I blame myself for not cautioning you about all this excessive symbolism earlier. Of course, I won't take responsibility for your actions now. Not with the authorities here below. After all, it was your decision to make in the case of Lillian Wilson. And you can be sure I'll tell them so. For there'll be heaven to pay when they hear about it. It's one thing, nephew, to approach the line, quite another to step on it and then grind it into the ground.

Remember, we want our customers not only to disbelieve, but to not think of us at all. That way, they are easier to manipulate. Always keep in mind that there can be just too much of a bad thing. This sort of devilish triumph always alerts them to our existence when what we want to do is stay sub rosa, below the surface, unnoticed, never thought about. Dismissed as just a myth, an old wives' tale, a fairy story. Nothing that sophisticated people can take seriously in, as they are wont to say, This Day and Age, as if good and evil were now somehow different from an earlier time.

Remember, humans are not like us spirits. They can disbelieve. Having never been a human (oh, what an advantage the Enemy has over us!) you might not understand. But humans are very good at turning a blind eye to the obvious. That is, until they see an elderly woman beaten to death in a church with a cross while she prepares disaster relief kits. That's when it may occur to even the dimmest of them that there may actually be such a thing as evil. And we start to lose our greatest advantage -- our cover, our camouflage, our not having anyone believe we really exist.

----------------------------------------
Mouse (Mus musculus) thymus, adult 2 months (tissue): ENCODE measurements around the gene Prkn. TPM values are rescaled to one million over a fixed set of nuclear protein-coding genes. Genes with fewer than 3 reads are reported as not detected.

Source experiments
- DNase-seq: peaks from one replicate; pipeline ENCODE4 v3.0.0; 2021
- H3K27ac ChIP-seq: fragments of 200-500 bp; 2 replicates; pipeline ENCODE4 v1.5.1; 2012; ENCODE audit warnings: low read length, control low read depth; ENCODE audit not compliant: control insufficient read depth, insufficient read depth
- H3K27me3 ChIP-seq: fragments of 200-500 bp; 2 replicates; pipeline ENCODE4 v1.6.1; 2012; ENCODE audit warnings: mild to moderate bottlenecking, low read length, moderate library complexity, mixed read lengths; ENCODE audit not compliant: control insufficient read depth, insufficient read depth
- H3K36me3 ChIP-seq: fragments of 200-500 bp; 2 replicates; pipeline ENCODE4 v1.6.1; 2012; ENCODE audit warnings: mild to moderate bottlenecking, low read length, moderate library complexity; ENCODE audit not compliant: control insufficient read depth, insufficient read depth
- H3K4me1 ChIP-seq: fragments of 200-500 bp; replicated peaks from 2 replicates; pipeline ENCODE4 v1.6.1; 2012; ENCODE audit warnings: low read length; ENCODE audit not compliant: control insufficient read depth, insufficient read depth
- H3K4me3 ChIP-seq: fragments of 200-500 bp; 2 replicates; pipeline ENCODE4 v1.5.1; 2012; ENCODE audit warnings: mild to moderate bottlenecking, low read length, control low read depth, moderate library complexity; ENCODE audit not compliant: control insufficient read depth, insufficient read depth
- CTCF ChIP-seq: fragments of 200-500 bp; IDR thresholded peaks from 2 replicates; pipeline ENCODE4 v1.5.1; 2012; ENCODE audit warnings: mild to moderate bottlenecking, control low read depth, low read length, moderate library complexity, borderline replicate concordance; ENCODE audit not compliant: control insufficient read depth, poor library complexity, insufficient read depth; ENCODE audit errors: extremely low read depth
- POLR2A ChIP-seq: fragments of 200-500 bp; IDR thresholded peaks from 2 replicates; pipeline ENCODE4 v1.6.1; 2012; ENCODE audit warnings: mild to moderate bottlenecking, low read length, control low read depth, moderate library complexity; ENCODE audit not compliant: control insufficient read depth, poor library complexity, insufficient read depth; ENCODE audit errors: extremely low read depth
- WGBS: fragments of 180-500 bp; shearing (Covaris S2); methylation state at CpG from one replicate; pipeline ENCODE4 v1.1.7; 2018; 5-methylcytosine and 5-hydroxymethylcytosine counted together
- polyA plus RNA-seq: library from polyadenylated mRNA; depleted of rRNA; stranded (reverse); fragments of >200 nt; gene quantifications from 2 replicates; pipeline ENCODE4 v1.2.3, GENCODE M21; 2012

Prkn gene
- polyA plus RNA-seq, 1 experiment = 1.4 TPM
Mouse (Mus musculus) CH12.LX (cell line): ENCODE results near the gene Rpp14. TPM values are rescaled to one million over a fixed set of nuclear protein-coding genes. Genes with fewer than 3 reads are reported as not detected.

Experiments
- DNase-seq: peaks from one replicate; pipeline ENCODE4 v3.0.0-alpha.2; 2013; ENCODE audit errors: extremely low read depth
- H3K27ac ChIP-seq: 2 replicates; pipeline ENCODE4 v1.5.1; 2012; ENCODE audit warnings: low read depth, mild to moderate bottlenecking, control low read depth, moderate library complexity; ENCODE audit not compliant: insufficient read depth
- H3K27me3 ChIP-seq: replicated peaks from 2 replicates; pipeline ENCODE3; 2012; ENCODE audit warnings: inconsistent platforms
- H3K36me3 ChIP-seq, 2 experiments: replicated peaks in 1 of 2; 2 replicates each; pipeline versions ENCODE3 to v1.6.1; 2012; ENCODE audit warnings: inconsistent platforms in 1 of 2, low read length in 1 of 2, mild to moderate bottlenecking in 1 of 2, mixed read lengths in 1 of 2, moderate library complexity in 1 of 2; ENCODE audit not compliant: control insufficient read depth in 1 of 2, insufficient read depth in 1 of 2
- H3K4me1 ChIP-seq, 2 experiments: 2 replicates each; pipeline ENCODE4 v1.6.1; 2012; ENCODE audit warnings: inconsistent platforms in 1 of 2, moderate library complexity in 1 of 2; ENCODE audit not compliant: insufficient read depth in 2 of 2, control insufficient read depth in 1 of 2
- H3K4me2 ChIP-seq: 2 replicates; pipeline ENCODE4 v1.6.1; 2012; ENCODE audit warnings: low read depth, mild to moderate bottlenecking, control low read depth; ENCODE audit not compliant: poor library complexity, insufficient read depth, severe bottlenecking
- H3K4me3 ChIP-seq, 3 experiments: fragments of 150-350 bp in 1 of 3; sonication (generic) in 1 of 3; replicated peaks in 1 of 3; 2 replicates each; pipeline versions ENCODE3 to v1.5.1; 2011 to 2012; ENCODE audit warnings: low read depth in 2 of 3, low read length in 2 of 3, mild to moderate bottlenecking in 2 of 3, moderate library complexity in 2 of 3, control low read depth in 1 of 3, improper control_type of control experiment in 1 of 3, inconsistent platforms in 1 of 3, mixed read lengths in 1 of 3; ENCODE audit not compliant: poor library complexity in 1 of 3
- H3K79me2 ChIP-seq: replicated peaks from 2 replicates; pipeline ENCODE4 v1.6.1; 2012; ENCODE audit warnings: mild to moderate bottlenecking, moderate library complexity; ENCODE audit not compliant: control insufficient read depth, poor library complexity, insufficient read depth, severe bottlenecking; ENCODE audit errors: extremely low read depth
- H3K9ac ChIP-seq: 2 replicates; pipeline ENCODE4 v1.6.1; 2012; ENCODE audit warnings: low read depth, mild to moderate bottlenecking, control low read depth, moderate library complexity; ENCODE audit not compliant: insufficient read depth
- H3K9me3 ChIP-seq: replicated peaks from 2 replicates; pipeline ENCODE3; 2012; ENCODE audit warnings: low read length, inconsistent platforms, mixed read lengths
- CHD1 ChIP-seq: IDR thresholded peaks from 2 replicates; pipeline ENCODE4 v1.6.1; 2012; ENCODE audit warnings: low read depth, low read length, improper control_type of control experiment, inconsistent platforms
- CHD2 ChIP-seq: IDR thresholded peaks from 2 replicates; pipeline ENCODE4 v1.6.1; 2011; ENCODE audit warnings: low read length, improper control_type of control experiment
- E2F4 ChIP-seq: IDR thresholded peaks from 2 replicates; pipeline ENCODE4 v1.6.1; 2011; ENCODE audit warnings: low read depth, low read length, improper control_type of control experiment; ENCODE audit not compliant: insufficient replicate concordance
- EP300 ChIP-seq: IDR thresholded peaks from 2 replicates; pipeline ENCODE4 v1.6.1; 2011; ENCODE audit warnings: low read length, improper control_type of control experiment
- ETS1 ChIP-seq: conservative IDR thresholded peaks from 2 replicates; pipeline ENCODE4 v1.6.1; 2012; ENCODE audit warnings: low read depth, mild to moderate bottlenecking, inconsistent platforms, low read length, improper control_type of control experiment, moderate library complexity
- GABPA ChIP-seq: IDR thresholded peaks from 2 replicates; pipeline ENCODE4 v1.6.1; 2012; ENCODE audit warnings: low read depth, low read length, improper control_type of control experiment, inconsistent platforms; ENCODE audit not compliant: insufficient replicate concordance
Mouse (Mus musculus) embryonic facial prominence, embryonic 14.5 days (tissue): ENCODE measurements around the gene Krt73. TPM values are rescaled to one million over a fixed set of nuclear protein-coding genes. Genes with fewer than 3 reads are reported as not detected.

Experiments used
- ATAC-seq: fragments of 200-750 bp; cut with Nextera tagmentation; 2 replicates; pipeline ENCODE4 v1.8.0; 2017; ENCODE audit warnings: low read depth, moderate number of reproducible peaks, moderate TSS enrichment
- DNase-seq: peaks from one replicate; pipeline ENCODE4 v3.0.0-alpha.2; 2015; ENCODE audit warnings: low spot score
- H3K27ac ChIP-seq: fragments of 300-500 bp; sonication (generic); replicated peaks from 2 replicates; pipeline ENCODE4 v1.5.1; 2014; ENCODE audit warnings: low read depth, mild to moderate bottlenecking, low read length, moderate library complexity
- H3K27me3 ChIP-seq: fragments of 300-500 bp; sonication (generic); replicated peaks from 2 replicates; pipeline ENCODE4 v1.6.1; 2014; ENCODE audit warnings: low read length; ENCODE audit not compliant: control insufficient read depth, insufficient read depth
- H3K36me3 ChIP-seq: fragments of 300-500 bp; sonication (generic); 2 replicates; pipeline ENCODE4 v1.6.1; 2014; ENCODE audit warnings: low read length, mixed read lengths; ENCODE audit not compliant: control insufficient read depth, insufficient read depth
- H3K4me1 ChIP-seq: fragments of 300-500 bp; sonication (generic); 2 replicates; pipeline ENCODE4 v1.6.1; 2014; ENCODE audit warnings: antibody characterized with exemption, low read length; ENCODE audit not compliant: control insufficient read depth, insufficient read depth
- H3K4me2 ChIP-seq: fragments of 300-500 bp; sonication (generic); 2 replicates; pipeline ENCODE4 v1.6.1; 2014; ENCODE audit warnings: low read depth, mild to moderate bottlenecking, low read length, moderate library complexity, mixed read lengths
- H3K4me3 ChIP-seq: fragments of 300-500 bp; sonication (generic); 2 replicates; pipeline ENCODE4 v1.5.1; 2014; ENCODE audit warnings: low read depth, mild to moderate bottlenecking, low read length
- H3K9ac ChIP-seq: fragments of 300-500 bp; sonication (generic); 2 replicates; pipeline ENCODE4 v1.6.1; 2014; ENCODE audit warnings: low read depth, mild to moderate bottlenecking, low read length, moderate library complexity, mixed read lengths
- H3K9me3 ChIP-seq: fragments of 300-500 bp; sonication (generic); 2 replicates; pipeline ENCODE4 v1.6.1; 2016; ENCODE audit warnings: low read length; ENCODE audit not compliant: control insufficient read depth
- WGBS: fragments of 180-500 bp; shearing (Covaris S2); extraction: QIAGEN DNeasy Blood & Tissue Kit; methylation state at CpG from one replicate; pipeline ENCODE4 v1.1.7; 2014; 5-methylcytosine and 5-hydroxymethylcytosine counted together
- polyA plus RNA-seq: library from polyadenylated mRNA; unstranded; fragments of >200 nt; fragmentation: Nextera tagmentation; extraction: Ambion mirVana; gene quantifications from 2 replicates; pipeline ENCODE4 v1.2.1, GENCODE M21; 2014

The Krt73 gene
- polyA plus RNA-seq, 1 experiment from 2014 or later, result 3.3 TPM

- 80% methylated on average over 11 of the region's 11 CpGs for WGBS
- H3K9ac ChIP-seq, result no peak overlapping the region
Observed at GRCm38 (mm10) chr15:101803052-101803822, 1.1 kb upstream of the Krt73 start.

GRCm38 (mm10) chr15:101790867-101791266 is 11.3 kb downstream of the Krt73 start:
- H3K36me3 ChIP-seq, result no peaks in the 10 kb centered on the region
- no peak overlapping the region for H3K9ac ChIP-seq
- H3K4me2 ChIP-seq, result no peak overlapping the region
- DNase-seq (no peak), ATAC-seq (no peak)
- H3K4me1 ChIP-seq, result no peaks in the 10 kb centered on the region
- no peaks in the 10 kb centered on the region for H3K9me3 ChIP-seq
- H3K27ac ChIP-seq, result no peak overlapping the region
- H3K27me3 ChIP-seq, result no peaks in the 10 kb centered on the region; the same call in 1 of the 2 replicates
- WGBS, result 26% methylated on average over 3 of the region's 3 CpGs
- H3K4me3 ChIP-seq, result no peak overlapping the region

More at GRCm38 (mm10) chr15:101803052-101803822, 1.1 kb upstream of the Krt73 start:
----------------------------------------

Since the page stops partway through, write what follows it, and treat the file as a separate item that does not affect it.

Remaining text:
Control, Wormwood, you must learn control. We do not want our patients to think about things they cannot touch and see. Your recklessness, your fatal tendency toward self-dramatization, has made it much harder for our other agents. Which is why I've put your promotion on hold.

Have you forgotten? The basic strategic doctrine set down by the Low Command here is always to conceal ourselves. (For now, that is.) If our patients could see us, touch us, they would turn toward the Enemy in droves. Somehow, when we make our Presence known, we frighten them. Always work from the shadows.

Remember, if the humans don't believe in evil, they might not believe in good, either. Which is to say, if they don't believe in us, they might not believe in the Enemy. In our business, a tie is as good as a win.